While "Time-Serts" are used for Ford spark plugs, they also come in a variety of sizes. The smallest being a #4-40 thread and pretty well cover the most common sizes.
For "Keen-Serts" the trick is using the recomended tap drill which is slightly oversize. The insert tool is something you can build pretty easy.
My application is repair of aftermarket Hardley-Davidson parts and are non-engine related.
Thanks to all for the input.
Pete

John Garner
11-20-2009, 11:32 AM
Doozer --

You're right . . . I erred, and I do apologize.

John

Doozer
11-20-2009, 12:33 PM
John- Your post had some very valid points and good information. Retrieving tangs can be a pain in a production environment. And yes, you have to remember they are SS and subject to galling. They do come with a powdery red coating, a dry lubricant of sorts, to prevent this galling when you buy them by the 100's. I used to deal with them in a production environment as well. Many times a minimum wage operator had the damn coils jammed up in the pneumatic installation tool, and had them cross-threaded into the parts. As toolroom mechanic, I would usually be the one who un-jammed up the machines and salvaged product (not really my job, but no one else had the patience to do it.) I also had the pleasure of dealing with metric helicoils installed in inch holes and vice-versa. I got good at removing them, not by choice. When word spread that I was good at removing buggered up helicoils, a lot of production personnel would feed me if I removed their bungered helicoils for them :).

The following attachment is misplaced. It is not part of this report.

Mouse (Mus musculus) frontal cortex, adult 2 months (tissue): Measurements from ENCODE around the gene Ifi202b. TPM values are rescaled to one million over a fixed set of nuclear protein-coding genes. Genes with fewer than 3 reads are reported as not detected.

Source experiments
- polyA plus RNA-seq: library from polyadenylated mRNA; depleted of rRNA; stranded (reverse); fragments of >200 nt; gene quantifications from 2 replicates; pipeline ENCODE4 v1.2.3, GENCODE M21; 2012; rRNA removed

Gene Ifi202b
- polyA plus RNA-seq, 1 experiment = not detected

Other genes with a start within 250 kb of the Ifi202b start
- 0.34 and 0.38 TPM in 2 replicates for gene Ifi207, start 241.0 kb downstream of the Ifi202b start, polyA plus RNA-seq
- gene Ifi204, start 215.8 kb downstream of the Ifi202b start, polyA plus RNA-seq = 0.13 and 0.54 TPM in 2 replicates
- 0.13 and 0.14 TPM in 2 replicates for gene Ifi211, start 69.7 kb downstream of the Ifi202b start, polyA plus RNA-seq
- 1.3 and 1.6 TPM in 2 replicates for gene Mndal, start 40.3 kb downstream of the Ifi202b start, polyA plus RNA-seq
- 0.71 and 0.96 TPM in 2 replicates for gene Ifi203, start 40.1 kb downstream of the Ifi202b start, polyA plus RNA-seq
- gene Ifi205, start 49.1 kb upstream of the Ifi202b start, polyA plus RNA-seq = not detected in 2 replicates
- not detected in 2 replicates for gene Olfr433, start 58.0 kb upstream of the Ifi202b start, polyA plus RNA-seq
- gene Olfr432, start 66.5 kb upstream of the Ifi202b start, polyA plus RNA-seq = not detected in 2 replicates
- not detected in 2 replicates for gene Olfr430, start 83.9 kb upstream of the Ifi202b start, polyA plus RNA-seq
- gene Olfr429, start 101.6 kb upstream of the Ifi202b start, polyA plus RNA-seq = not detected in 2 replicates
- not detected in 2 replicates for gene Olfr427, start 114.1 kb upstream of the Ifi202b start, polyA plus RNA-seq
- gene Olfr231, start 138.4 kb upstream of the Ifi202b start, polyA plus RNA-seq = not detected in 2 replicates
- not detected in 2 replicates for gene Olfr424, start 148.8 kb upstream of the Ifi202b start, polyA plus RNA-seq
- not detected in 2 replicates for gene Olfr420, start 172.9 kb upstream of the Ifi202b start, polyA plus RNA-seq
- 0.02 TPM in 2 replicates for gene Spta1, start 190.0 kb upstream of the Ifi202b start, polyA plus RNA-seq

Aside from the problems, they were usually operator error. I personally have had very good luck using helicoils, and rather like them. I have seen many of the other keensert or similar variety come out with the fastener. If I have a stripped thread in a machine, I usually use a helicoil. If I had to use a keensert, I would always use green loctite to affix it.

--Doozer